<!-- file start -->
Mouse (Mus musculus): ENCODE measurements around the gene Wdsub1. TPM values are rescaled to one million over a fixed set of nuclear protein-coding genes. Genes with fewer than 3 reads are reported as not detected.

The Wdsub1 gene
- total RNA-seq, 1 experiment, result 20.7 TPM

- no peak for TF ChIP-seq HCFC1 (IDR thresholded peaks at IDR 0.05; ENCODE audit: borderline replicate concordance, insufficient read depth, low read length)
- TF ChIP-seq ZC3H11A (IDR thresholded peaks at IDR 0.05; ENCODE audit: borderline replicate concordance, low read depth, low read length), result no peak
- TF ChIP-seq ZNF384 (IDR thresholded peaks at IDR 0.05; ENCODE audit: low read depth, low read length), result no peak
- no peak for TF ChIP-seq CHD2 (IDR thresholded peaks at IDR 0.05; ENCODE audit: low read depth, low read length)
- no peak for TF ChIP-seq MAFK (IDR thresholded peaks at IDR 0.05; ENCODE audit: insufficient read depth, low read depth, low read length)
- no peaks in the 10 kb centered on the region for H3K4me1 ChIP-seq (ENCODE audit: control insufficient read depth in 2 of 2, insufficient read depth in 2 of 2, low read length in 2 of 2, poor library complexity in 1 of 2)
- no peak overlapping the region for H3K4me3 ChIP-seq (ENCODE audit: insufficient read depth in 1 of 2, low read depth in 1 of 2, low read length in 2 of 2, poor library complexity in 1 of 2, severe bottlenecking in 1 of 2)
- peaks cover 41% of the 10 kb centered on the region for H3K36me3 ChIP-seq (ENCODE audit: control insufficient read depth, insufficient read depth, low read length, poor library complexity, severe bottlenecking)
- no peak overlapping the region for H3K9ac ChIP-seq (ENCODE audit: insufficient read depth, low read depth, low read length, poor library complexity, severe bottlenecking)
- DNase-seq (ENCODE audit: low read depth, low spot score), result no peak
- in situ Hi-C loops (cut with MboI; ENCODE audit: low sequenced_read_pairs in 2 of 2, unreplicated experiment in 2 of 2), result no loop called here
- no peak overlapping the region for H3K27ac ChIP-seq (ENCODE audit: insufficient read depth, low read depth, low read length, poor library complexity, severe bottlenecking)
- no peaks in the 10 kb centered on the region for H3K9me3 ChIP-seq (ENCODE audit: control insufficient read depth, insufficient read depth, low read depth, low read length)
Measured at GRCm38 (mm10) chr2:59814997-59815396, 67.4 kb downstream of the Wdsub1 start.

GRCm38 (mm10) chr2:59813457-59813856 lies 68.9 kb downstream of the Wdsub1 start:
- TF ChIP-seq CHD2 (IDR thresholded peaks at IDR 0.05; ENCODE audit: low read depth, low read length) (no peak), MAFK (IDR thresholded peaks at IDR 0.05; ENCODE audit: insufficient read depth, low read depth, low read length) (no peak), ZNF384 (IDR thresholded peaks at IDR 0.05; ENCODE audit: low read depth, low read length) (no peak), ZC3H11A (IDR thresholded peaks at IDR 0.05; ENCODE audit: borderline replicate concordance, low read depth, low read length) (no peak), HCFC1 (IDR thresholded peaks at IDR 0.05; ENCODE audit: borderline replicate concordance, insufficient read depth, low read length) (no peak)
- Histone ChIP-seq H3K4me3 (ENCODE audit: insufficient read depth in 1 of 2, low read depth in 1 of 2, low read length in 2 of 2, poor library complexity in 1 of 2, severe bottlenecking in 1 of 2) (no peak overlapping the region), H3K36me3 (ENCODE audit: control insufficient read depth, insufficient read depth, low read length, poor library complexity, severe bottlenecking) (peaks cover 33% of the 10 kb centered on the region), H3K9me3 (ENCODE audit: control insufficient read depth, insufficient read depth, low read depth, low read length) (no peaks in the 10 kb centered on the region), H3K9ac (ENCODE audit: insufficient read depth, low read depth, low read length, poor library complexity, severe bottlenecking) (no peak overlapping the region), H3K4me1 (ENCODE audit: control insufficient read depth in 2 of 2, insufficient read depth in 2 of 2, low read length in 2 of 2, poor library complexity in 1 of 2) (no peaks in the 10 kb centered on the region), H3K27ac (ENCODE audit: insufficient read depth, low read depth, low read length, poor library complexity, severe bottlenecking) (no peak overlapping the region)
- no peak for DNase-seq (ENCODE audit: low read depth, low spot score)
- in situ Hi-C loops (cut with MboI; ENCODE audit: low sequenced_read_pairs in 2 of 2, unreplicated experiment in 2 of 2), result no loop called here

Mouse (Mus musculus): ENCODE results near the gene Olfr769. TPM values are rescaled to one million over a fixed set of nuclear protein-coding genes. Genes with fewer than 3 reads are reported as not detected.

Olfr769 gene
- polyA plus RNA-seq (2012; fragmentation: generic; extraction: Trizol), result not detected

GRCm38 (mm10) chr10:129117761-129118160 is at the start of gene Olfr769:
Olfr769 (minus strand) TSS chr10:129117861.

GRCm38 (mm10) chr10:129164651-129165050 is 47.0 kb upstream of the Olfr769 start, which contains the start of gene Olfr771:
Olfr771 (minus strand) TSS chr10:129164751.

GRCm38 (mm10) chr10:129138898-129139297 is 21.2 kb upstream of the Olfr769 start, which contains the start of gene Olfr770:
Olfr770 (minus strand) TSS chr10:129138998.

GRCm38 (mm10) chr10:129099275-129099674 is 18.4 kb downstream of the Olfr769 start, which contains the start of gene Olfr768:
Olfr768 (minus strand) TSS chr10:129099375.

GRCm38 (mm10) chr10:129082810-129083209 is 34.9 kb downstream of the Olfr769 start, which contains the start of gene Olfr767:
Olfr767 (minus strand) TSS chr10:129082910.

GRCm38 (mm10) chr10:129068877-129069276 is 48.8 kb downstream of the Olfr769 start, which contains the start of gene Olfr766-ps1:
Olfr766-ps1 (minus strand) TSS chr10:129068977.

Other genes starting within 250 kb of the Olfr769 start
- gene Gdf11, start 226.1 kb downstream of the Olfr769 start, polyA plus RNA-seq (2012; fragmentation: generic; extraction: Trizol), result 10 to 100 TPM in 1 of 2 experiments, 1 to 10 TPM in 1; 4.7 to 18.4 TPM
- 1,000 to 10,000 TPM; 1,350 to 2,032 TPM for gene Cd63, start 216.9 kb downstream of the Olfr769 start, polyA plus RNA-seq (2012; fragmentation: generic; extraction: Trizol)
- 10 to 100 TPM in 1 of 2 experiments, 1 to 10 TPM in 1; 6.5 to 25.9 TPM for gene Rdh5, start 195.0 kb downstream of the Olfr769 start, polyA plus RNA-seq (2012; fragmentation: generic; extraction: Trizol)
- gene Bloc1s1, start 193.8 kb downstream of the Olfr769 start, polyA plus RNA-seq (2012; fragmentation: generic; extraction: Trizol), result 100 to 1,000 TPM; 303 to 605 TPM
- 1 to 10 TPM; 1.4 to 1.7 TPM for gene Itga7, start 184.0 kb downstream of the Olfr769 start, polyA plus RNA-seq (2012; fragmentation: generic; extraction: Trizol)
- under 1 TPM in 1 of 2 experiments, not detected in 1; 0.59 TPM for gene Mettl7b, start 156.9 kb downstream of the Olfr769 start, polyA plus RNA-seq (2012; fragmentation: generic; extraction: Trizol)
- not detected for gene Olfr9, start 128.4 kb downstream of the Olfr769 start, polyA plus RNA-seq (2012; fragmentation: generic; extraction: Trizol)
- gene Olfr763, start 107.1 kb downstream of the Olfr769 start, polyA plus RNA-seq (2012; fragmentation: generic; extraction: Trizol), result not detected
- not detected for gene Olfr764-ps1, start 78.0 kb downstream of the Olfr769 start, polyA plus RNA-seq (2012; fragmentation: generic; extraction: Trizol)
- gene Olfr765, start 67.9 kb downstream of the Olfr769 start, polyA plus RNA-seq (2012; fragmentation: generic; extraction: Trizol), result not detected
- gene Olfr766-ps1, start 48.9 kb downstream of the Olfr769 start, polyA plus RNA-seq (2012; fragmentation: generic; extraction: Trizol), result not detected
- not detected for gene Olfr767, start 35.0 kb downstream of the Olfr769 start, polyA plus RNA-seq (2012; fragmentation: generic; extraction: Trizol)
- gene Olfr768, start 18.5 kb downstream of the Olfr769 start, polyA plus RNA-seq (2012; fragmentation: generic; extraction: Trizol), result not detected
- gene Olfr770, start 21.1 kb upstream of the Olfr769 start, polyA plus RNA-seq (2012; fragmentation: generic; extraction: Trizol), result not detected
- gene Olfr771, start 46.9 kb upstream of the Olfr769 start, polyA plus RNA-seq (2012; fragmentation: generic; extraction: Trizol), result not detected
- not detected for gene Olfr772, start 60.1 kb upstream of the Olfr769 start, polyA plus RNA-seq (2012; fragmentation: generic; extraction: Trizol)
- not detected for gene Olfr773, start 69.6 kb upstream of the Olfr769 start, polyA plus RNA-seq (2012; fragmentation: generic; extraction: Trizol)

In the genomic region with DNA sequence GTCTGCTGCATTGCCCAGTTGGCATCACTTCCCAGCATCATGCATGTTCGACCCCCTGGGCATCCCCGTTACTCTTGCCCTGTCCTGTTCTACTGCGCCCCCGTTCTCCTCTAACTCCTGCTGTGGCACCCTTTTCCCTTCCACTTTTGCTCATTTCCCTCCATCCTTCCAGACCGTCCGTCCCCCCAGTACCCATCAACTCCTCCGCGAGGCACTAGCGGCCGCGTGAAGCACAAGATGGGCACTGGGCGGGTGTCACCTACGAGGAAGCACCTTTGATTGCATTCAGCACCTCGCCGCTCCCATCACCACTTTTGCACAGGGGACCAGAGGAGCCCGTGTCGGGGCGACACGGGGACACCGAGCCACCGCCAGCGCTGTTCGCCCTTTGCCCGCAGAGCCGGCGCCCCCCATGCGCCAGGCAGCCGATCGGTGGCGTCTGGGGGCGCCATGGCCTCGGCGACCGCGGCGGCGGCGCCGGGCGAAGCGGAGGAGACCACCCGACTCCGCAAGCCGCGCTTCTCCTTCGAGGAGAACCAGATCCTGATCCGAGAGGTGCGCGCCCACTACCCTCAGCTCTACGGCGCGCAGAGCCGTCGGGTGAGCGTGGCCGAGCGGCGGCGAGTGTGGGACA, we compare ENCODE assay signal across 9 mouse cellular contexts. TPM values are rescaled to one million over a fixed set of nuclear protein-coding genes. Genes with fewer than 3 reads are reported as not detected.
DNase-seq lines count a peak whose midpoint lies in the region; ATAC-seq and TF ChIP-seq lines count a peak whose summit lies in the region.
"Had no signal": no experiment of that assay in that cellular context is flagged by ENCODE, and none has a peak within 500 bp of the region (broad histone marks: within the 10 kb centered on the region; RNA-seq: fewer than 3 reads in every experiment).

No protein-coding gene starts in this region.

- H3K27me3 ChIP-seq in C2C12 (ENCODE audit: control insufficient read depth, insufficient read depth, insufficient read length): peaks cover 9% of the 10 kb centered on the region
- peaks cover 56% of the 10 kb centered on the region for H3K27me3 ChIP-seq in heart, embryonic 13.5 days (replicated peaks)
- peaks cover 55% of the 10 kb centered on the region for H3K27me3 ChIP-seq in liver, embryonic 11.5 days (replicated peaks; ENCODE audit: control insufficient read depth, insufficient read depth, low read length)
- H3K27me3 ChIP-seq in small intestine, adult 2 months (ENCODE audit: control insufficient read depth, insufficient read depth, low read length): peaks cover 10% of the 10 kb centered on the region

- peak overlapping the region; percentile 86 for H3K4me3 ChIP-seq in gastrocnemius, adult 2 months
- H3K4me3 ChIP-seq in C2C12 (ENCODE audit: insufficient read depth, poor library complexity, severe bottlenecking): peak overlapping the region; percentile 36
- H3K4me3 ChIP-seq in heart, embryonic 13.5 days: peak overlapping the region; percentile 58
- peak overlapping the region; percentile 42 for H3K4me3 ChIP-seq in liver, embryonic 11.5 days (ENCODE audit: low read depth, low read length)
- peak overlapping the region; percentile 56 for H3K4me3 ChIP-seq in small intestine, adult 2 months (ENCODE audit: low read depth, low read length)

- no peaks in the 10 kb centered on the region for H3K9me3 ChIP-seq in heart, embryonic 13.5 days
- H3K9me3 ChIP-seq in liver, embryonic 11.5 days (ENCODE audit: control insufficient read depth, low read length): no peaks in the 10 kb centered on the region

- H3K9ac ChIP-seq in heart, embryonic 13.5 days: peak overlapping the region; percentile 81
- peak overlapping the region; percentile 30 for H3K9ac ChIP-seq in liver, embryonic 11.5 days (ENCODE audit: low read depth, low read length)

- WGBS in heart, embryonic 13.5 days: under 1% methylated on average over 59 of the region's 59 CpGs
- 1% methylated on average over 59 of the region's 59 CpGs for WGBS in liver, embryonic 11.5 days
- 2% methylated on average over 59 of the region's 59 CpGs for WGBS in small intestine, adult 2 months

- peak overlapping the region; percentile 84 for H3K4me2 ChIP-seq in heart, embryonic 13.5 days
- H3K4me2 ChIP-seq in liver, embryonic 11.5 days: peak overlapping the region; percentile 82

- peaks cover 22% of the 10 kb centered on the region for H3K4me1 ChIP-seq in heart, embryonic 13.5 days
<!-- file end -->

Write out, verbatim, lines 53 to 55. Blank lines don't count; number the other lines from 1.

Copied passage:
- gene Olfr771, start 46.9 kb upstream of the Olfr769 start, polyA plus RNA-seq (2012; fragmentation: generic; extraction: Trizol), result not detected
- not detected for gene Olfr772, start 60.1 kb upstream of the Olfr769 start, polyA plus RNA-seq (2012; fragmentation: generic; extraction: Trizol)
- not detected for gene Olfr773, start 69.6 kb upstream of the Olfr769 start, polyA plus RNA-seq (2012; fragmentation: generic; extraction: Trizol)